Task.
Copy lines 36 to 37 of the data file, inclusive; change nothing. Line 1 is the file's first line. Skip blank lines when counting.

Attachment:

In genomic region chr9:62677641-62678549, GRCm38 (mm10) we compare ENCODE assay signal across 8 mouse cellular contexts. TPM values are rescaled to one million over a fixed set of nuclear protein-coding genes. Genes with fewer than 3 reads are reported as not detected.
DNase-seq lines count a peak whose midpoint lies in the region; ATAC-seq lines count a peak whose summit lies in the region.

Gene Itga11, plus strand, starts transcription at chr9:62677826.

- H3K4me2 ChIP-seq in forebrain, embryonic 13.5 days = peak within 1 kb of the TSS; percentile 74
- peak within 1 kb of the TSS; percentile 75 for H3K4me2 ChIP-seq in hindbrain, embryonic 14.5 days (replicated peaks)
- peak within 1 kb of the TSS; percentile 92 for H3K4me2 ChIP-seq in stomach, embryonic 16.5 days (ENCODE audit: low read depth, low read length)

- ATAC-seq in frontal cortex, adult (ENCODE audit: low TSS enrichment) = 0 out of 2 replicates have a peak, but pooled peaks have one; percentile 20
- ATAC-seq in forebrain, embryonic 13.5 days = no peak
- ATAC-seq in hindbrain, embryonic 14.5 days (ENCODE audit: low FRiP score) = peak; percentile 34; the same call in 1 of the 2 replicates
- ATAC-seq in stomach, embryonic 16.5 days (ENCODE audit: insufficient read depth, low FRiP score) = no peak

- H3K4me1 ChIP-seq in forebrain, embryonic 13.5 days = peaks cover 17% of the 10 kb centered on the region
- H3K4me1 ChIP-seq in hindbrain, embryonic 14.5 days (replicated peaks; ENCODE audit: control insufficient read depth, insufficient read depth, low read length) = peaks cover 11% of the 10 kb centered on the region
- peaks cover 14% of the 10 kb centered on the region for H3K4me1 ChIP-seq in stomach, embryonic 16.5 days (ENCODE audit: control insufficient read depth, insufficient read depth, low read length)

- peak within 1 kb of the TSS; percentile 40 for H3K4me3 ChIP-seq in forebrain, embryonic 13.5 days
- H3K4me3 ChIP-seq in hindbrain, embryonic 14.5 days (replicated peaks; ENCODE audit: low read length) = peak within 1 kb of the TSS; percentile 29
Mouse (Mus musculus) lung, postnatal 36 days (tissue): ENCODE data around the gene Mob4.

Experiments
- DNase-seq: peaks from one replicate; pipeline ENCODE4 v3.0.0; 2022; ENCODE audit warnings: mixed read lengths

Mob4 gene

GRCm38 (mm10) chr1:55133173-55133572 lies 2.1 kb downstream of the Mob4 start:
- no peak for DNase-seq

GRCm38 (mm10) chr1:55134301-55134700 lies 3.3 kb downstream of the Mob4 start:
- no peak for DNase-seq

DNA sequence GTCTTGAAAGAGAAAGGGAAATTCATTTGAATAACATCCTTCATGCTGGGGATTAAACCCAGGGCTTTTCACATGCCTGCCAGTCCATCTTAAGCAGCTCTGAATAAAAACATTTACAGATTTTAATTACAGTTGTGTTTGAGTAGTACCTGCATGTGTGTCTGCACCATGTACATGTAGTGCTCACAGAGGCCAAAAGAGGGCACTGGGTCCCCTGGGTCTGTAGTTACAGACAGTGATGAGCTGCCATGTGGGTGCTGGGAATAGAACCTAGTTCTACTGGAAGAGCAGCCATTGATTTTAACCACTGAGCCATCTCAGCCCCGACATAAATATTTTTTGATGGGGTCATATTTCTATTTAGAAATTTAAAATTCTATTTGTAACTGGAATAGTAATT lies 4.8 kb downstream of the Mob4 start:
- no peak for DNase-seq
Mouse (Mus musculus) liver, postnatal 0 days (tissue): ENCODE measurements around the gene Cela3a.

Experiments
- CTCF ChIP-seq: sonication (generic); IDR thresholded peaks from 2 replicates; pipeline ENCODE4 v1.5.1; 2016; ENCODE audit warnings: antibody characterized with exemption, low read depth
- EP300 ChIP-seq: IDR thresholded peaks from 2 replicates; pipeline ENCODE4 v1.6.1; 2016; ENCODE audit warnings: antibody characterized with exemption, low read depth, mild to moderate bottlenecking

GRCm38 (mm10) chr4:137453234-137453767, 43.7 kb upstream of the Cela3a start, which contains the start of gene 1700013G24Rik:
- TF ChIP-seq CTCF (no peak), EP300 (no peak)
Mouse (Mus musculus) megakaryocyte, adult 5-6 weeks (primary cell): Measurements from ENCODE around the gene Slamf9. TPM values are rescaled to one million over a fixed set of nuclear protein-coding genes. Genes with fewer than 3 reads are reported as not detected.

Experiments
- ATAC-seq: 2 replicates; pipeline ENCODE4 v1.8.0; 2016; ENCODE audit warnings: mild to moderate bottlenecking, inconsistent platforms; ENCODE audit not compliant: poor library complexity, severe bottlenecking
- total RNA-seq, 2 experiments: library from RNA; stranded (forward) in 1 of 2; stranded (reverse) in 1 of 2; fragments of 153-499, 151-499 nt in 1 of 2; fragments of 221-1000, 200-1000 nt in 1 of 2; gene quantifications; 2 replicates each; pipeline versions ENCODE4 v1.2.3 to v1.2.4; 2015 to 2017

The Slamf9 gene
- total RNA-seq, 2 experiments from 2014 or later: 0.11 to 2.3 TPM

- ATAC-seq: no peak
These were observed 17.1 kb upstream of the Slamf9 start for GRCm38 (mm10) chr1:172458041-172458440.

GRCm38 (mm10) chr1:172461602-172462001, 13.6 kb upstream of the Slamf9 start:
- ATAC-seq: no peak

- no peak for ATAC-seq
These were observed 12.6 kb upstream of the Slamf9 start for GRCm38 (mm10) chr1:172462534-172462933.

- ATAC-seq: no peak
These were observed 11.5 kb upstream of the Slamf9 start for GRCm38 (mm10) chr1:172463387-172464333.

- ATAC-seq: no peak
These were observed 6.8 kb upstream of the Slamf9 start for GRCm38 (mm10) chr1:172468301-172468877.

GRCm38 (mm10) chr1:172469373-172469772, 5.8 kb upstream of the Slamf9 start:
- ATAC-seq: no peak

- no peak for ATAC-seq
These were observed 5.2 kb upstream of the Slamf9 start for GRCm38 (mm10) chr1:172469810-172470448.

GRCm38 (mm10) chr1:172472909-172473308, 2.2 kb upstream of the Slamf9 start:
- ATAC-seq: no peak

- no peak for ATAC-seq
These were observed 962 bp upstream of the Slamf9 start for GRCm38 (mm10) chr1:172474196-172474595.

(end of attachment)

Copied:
The Slamf9 gene
- total RNA-seq, 2 experiments from 2014 or later: 0.11 to 2.3 TPM